It wasn’t that hard. I mean, what else is there to do while recovering from surgical removal of one’s womanly innards and resulting complications thereof?
Sure, I could have wallowed in self-pity: woe is me (or, more correctly, I) for being in pain for five months and counting (I have gotten a bit peevish about the pain on a few occasions). How awful to be in menopause when I’m not even fifty (I got over this pretty quickly). Rue that I’ll never have children of my own (this does prickle me with sorrow from time to time and then I think of all the kids I’ve helped as a teacher or adviser in the past twenty years plus being an aunt is pretty danged awesome). Wallowing is boring and surprisingly exhausting. I prefer to look on the bright side of things.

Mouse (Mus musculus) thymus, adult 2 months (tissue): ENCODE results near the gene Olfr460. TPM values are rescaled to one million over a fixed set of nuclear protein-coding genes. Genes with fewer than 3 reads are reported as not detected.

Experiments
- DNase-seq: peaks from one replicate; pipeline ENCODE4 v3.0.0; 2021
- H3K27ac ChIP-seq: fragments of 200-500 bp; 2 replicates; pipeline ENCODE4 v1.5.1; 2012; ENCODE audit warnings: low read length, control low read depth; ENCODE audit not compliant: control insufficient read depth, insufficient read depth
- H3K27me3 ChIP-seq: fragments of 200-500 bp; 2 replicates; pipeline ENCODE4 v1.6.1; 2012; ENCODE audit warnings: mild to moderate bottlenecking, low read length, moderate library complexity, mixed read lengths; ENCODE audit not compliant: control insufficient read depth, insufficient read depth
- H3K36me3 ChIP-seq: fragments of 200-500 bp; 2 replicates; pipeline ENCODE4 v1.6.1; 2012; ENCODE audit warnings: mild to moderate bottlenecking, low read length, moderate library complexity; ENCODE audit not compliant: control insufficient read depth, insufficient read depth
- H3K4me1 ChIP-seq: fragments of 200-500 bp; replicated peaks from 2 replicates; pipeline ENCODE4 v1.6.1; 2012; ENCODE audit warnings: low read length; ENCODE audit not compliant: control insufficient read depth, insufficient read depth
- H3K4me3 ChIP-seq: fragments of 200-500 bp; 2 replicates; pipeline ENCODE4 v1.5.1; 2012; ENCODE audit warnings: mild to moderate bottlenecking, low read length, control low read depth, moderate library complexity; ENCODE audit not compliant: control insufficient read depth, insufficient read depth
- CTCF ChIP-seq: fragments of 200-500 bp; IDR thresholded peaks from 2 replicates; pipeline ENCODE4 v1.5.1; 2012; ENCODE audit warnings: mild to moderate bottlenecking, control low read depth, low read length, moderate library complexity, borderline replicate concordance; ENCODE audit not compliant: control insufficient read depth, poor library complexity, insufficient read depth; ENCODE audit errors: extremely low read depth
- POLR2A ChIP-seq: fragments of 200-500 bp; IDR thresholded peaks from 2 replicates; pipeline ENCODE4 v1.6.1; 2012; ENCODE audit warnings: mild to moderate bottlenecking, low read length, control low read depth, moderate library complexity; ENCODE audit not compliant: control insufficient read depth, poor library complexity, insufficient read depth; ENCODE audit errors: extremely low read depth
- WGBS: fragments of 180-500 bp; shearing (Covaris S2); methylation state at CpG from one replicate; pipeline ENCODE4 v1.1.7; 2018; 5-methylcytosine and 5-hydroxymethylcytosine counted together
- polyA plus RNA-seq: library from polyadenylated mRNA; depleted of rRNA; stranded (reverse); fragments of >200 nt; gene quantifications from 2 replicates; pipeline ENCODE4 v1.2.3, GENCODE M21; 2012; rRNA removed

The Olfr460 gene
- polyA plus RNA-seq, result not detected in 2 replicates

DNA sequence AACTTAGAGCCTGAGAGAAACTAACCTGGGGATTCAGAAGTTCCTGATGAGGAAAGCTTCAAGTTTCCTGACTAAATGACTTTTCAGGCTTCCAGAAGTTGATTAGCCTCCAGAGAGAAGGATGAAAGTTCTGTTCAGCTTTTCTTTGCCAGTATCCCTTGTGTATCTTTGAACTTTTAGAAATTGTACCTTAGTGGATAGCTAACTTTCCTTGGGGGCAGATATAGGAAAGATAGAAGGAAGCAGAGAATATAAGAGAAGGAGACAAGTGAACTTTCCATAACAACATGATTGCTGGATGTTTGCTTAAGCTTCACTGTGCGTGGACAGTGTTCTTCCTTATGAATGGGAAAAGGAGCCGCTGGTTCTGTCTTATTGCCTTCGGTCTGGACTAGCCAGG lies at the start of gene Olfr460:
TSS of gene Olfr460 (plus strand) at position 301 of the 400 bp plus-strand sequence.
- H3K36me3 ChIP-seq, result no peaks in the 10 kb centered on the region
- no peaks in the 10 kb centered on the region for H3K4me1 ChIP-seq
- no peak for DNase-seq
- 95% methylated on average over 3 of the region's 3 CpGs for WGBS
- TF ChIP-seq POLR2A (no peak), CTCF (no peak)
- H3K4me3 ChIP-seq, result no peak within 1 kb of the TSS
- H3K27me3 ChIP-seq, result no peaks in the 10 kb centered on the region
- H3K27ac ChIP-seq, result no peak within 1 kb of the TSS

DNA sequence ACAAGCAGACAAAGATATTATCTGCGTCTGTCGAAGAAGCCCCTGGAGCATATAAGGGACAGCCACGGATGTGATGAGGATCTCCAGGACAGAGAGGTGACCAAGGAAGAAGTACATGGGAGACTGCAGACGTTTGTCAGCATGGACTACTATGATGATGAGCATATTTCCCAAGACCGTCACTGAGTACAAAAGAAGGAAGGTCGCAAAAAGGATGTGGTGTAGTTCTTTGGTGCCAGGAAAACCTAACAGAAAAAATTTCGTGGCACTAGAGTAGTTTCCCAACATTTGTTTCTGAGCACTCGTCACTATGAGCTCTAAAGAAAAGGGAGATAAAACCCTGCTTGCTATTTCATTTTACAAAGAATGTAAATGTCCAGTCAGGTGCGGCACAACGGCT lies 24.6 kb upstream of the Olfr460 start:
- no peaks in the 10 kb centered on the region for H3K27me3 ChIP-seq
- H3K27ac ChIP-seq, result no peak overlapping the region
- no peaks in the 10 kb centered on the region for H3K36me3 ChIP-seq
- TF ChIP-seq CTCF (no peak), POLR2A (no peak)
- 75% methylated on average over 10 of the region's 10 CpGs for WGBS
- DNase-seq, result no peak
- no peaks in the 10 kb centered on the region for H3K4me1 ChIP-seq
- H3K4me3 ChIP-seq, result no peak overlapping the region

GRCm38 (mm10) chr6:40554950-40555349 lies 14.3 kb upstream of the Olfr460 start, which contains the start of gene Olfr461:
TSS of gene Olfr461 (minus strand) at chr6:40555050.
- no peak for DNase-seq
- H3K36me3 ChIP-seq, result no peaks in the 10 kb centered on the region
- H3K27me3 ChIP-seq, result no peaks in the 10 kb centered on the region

There were and are a lot of bright sides to the surgery. Number one, I don’t have cancer. We can end the gratitude list right there. What else do I need to feel immensely grateful? The surgery and cancer scare reminded me that life is unpredictable and short. There are no guarantees that I’ll have next year or any years after that, or even next week. Life can change in an instant. The doctor could have found cancer and I could be dying or dead right now.
Given that uncertainty, as well as the good news that, at least for now, I’m not dying, why not go for it and get married to the most wonderful man in the world? And why not do it sooner than later? Continue reading Planning a Gluten Free Wedding on a Budget